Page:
A Few Fundamental Rules for Enlightened Database Monitoring

Posted by Alex Slotnick on Sep 28, 2015 6:09:24 PM

It’s a pretty fair assumption that if your database is big enough and complex enough to produce metrics that warrant a monitoring system, it’s also complex enough to produce tons of data that are ultimately more distracting than relevant. It’s not unusual to look at a bevy of monitoring possibilities and feel overwhelmed, uncertain about where to center your focus. Of course, every database is different, but there are some fundamental truths you should consider when you ask yourself, “What should I monitor?” Some of these ideas might seem simple, but if you don’t keep these in mind, you’d be surprised how easy it can be to lose sight of the big picture.

Know Your Goal. What are you trying to achieve by monitoring in the first place? Ultimately, the real question of effective monitoring is, “What work is getting done?” Systems do work for you; the goal of monitoring is to make sure those systems are behaving correctly, i.e. queries are executing. And if the work is getting done, there is no immediate problem that needs to be resolved. There might be an impending problem, such as resources reaching capacity (i.e. a disk getting full), but you have plenty of time to address that before the work itself becomes affected in a practical way.

So, what is your goal? To make sure you’re looking at a proper representation of the work (often queries) executing within your system and that your attention is focused and calibrated so that when a real obstacle to that work appears, you can see it right away and address it accordingly.

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Cut through the Fluff. Recognize that your time and your team’s time is valuable – you don’t want to spend hours sifting through metrics that are ultimately not helping you. This seems obvious, but it’s easy to lose sight of this simple principle: aim for what’s important and actionable. There are two common “resources” that can lead you off-track:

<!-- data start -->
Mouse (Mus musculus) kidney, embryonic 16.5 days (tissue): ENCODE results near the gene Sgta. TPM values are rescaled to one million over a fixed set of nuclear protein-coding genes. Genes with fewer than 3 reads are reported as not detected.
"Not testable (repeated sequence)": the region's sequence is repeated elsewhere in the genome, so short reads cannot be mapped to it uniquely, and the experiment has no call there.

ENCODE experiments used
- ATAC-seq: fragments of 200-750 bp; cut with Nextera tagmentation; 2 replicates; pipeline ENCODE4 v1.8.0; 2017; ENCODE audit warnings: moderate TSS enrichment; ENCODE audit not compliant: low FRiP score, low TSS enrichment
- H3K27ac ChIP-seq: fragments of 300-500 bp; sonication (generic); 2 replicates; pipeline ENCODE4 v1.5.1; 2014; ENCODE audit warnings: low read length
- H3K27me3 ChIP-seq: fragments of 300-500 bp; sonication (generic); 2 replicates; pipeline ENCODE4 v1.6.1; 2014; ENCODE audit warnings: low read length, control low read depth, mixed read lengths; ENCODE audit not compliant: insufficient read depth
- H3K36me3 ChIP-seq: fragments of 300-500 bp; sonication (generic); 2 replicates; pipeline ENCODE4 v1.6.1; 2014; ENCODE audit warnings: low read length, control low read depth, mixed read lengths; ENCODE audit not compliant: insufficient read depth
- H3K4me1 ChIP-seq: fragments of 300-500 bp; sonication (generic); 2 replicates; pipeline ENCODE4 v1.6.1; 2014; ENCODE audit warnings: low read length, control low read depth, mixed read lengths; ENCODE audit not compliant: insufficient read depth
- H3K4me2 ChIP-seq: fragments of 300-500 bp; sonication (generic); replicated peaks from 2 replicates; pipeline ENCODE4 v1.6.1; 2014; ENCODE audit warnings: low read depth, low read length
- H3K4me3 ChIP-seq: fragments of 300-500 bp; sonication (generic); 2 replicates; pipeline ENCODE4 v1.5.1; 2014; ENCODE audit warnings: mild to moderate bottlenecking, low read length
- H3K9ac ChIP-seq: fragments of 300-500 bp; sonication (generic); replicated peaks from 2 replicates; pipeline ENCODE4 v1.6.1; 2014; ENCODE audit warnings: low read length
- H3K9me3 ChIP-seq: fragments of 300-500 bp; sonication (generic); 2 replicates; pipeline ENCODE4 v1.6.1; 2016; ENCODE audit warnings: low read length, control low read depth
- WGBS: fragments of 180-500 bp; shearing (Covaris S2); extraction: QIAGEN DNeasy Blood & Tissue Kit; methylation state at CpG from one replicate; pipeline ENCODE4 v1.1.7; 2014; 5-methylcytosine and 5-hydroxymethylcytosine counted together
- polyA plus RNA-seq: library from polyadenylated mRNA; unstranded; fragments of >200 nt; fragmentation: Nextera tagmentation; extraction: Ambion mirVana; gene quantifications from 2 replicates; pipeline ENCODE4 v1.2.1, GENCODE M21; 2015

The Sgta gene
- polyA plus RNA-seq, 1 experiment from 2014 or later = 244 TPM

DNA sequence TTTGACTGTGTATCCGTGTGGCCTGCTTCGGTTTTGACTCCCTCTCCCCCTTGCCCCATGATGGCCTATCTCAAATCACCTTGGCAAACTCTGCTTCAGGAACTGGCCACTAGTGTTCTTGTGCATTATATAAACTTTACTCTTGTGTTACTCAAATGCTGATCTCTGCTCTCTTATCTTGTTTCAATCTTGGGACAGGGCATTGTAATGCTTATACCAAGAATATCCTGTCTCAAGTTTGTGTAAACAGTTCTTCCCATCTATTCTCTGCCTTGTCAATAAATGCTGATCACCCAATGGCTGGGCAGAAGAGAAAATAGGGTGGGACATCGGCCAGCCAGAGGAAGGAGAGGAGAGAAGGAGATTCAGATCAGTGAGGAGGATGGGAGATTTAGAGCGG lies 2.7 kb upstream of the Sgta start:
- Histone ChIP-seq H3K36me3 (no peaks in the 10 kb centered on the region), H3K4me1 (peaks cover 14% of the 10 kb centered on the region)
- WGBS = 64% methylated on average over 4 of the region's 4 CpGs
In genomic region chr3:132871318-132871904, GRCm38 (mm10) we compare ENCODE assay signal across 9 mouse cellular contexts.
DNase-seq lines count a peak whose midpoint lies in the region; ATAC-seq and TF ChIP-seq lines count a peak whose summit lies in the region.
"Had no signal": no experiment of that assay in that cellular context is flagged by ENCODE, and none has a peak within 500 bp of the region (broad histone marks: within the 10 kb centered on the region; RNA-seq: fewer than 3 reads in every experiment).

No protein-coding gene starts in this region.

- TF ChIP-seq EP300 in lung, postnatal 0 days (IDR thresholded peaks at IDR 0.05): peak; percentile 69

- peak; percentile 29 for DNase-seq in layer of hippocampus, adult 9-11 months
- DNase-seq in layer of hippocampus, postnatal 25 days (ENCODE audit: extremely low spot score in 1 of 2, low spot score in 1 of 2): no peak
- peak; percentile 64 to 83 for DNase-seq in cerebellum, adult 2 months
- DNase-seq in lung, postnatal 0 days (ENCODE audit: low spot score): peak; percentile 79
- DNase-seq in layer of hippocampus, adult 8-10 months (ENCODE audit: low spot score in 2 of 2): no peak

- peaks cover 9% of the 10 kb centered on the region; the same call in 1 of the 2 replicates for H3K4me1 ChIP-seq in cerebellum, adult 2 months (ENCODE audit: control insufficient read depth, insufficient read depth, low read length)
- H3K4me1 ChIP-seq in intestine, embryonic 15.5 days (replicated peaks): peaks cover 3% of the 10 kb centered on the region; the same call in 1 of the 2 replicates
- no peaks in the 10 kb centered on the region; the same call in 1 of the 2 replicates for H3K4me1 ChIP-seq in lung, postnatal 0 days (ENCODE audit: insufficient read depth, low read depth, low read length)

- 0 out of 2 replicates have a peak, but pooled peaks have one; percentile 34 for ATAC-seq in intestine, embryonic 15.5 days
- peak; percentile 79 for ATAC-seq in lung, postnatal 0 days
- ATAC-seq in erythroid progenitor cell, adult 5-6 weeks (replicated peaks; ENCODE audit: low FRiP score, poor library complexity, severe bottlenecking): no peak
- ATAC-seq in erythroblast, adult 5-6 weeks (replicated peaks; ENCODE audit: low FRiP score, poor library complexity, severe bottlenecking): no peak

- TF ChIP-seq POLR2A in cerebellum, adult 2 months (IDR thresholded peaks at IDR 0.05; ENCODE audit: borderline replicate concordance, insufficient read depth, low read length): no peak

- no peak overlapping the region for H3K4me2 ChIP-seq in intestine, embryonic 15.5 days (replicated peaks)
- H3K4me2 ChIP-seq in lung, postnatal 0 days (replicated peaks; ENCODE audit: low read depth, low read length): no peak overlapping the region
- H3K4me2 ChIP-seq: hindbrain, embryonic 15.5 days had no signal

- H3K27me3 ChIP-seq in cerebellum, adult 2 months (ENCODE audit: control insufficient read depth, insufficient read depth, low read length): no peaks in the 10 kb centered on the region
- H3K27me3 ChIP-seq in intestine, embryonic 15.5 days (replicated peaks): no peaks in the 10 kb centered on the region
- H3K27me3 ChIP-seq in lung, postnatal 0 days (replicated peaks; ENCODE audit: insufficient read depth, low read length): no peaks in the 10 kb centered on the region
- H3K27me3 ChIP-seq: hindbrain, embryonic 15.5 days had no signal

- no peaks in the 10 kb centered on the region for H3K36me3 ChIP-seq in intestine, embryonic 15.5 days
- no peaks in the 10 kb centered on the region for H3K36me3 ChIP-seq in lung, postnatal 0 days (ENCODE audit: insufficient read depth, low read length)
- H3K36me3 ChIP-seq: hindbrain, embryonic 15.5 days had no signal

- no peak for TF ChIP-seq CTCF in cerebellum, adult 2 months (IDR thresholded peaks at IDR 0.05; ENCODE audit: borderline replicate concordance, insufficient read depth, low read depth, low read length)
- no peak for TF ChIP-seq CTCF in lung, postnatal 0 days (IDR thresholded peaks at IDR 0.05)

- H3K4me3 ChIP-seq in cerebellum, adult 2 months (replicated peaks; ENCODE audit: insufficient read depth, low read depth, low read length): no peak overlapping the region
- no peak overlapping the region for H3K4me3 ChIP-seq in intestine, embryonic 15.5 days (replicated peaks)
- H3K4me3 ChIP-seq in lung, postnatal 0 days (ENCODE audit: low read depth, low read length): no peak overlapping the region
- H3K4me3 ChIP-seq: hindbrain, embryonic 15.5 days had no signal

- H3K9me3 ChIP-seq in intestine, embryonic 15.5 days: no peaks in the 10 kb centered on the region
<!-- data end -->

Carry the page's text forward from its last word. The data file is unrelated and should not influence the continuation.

1) Bad plugins. If you’re using some pre-packaged Nagios plugin, there’s a good chance that its alerts are less helpful than you think. Many of these are based on outputs from things like SHOW STATUS or the MySQL reference manual and include far too many alerts for way too many variables.

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2) Lists on Google search saying the “Top-N Metrics to Monitor.” These lists are almost guaranteed to include things that will cause lots of false alarms. As with the bad plugins, it’s easy to compile these lists and spit out dozens of things to watch – a sizable database will have hundreds of candidates for alerts – but the real trick is to understand which metrics provide the most value and the fewest false positives. It’s easy for some list author on Google to put together a set of alerts that will definitely trigger, but it’s another task altogether to compile triggers with value.

With that in mind, this list is a primer on what you should not look at. The metrics here are secondary and are not actionable – if you send an alert for something that can’t be fixed,you’re doing it wrong!

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Which bring us to our next rule:

False Positives are the Archenemy. Intuitively, you might think that “bad monitoring” is monitoring that misses too many metrics and therefore misses big problems when they appear. Unfortunately this isn’t the case. “Bad monitoring” is often monitoring that exposes itself to too many false positives, meaning that when something important does come up, it can get lost in the flood. Your tolerance for false positives should be much, much lower than you might naturally assume.

This talk by Dan Slimmon is an excellent exploration of false-positives and some of the ways they can cause a system to become self-defeating.

 

Indifference and Laziness are the Arch-Archenemy. But really, the reason why false-positives are so dangerous is that they can quickly lead to indifference and laziness in the people responding to them. Just imagine: if you’re getting dozens of alerts that turn out to be nothing but noise, you become desensitized – when something important really does come up, nobody will be ready or willing to respond. And doesn’t that defeat the purpose of monitoring altogether?

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To find out more about the principles behind effective monitoring, check out this recording of our “What Should I Monitor?” webinar with Baron Schwartz, VividCortex’s CEO, including Baron’s tried-and-true list of the top ten areas you should be concerned about monitoring.

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